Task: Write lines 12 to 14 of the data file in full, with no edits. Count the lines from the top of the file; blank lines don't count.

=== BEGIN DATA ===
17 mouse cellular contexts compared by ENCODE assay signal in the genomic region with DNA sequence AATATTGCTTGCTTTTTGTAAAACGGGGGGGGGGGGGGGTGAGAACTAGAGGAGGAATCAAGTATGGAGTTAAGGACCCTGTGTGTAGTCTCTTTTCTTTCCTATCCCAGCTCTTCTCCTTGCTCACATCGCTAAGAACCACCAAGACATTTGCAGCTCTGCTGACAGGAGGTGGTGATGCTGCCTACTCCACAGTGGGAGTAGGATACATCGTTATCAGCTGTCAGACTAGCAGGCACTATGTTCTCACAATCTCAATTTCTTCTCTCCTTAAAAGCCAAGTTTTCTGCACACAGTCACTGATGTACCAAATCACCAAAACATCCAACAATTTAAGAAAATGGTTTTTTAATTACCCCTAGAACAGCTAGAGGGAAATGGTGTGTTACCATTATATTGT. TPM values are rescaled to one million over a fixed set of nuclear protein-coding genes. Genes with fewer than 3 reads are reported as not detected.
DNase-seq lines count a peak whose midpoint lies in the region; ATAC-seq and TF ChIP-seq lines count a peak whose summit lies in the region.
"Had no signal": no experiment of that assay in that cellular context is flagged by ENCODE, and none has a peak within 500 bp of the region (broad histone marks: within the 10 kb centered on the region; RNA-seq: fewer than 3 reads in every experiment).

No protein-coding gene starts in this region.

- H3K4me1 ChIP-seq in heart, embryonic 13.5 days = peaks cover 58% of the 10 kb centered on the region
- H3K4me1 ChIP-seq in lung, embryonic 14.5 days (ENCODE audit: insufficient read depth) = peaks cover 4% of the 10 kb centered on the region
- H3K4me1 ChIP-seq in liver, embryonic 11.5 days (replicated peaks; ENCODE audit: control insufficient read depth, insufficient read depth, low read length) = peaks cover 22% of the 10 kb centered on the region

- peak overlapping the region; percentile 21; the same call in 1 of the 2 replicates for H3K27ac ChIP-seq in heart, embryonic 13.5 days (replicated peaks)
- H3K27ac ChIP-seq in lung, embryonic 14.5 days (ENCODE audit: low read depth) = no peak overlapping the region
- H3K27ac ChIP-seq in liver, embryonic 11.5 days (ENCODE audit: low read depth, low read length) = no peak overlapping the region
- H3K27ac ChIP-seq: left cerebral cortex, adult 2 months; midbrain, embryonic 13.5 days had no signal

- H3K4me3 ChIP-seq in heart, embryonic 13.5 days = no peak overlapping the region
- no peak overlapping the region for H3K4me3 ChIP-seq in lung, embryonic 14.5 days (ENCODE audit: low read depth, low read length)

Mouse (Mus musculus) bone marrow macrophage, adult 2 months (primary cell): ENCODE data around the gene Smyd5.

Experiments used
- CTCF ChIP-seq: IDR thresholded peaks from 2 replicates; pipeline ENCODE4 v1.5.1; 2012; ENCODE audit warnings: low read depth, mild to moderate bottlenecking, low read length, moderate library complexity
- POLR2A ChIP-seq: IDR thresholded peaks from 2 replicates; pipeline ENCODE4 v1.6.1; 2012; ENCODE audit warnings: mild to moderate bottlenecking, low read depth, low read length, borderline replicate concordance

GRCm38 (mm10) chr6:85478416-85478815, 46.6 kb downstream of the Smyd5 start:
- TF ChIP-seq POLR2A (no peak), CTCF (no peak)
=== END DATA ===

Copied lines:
- H3K4me3 ChIP-seq in heart, embryonic 13.5 days = no peak overlapping the region
- no peak overlapping the region for H3K4me3 ChIP-seq in lung, embryonic 14.5 days (ENCODE audit: low read depth, low read length)

Mouse (Mus musculus) bone marrow macrophage, adult 2 months (primary cell): ENCODE data around the gene Smyd5.